Governor Michelle Lujan Grisham signed into law the Medical Malpractice Act, which caps medical malpractice claims at $ 1 million for independent physicians and independently-owned health care facilities.
On March 14th, 2023, S.B. 523 was introduced to the Senate Tax Committee. The bill amended the Medical Malpractice Act by lowering the cap of damages from $5 million to $1 million for independent healthcare providers and independently-owned healthcare facilities, like ambulatory surgical centers, urgent care facilities, and independently-owned emergency rooms. The bill carves out an exception for punitive damages, which are not capped under the statute.
S.B. 523, which was sponsored by Senate Majority Leader Peter Wirth (D), Senate Minority Leader Greg Baca (R), House Speaker Javier Martinez (D), and Minority Floor Leader Ryan Lane (R), passed unanimously through the Senate Tax Committee before being introduced to the Senate floor on March 15th.
Sen. Joe Cervantes (D) of Las Cruces opined that the bill was deliberately sent to the Senate Tax Committee, rather than the Senate Judiciary Committee, so that it could easily pass without close scrutiny. Sen. Cervantes believed that the bill, as written, created ambiguities, inconsistencies, and problems, which would require further amendments in the future. Despite such concerns, after a two-hour debate, the measure passed on the Senate floor by a 40-2 vote. The bill was then introduced to the House of Representatives, before arriving on Gov. Lujan Grisham’s desk for signing.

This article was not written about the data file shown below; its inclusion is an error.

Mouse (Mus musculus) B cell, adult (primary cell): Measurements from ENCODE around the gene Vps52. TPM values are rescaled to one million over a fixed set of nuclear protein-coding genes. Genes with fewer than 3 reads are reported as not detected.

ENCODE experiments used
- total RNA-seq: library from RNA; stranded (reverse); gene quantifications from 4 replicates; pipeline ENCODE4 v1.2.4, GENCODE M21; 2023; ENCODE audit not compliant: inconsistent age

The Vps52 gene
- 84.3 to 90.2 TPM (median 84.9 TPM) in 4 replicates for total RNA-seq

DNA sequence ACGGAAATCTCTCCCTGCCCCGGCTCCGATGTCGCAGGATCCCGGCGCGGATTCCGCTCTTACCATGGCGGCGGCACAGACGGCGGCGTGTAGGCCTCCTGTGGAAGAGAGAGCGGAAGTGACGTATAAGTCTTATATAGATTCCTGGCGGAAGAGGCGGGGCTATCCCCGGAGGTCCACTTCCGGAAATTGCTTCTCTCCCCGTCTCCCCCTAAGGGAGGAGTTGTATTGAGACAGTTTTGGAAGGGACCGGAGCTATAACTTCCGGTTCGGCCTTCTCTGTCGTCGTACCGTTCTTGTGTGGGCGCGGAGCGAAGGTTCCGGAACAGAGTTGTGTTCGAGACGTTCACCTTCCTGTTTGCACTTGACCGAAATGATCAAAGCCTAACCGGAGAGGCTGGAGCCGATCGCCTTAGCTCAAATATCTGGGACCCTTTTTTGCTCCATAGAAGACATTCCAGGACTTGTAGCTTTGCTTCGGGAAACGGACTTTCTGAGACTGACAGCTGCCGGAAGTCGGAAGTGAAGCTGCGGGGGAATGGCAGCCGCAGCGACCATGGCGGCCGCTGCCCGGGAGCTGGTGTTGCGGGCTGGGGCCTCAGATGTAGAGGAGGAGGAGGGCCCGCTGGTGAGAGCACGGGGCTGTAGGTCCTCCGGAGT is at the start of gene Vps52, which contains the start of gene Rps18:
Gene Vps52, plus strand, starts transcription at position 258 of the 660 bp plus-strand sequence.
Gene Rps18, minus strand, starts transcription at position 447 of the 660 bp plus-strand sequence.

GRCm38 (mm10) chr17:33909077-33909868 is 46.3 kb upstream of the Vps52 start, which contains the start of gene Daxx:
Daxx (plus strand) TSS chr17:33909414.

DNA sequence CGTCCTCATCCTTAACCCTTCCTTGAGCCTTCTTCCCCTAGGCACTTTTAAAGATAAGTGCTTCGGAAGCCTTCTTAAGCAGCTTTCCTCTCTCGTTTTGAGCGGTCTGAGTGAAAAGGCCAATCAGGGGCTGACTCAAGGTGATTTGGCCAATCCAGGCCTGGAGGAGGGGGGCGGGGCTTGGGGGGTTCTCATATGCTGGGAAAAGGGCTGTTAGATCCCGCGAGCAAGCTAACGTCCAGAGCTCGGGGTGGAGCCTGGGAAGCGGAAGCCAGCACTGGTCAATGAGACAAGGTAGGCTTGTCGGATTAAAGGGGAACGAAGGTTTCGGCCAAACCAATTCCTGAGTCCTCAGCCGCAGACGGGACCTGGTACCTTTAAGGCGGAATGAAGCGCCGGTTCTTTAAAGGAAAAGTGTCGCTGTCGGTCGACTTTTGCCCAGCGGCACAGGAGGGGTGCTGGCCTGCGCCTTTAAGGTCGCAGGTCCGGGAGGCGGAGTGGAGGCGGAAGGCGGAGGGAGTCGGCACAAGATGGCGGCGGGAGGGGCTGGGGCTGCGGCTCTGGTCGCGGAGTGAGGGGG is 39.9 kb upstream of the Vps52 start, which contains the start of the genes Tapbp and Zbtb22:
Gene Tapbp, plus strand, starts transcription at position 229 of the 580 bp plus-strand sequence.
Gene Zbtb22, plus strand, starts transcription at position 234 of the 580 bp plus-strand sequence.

On April 7, Governor Lujan Grisham signed the bill into law, which will take effect in 2024.
Advocacy for the Amendment
Changes were last made to New Mexico’s Medical Malpractice Act in 2021. At which time, the cap for damages was set at $5 million for both independent clinics and hospitals. However, independent healthcare providers and independently-owned healthcare facilities complained that the cap was far too high. According to the medical community and other advocates for lowering the cap on damages for medical malpractice claims, the high cap made it difficult to obtain affordable malpractice insurance, which scared physicians away from establishing their practices in New Mexico.
Gov. Lujan Grisham, who helped broker the bill, opined that amending the Medical Malpractice Act would benefit the patients who would have access to more healthcare providers, and also the physicians who can now afford malpractice insurance in New Mexico. Sponsors of the bill believe that S.B. 523 strikes the right balance by being fair to both patients and physicians.
The Impact of the New Law
S.B. 523 drastically cuts the cap on damages for medical malpractice settlements. Proponents of the law believe that lowering the cap will enable physicians and independently-owned healthcare facilities to afford malpractice insurance, which will make New Mexico a friendlier state to the medical community.
Prior to the amendment, many local healthcare providers reported being forced to close their clinics due to high medical malpractice settlements and expensive malpractice insurance. Such closures created a fear that access to healthcare across the state would be limited. According to the proponents, a climate where physicians and clinicians are more widely available will increase access to quality care for patients.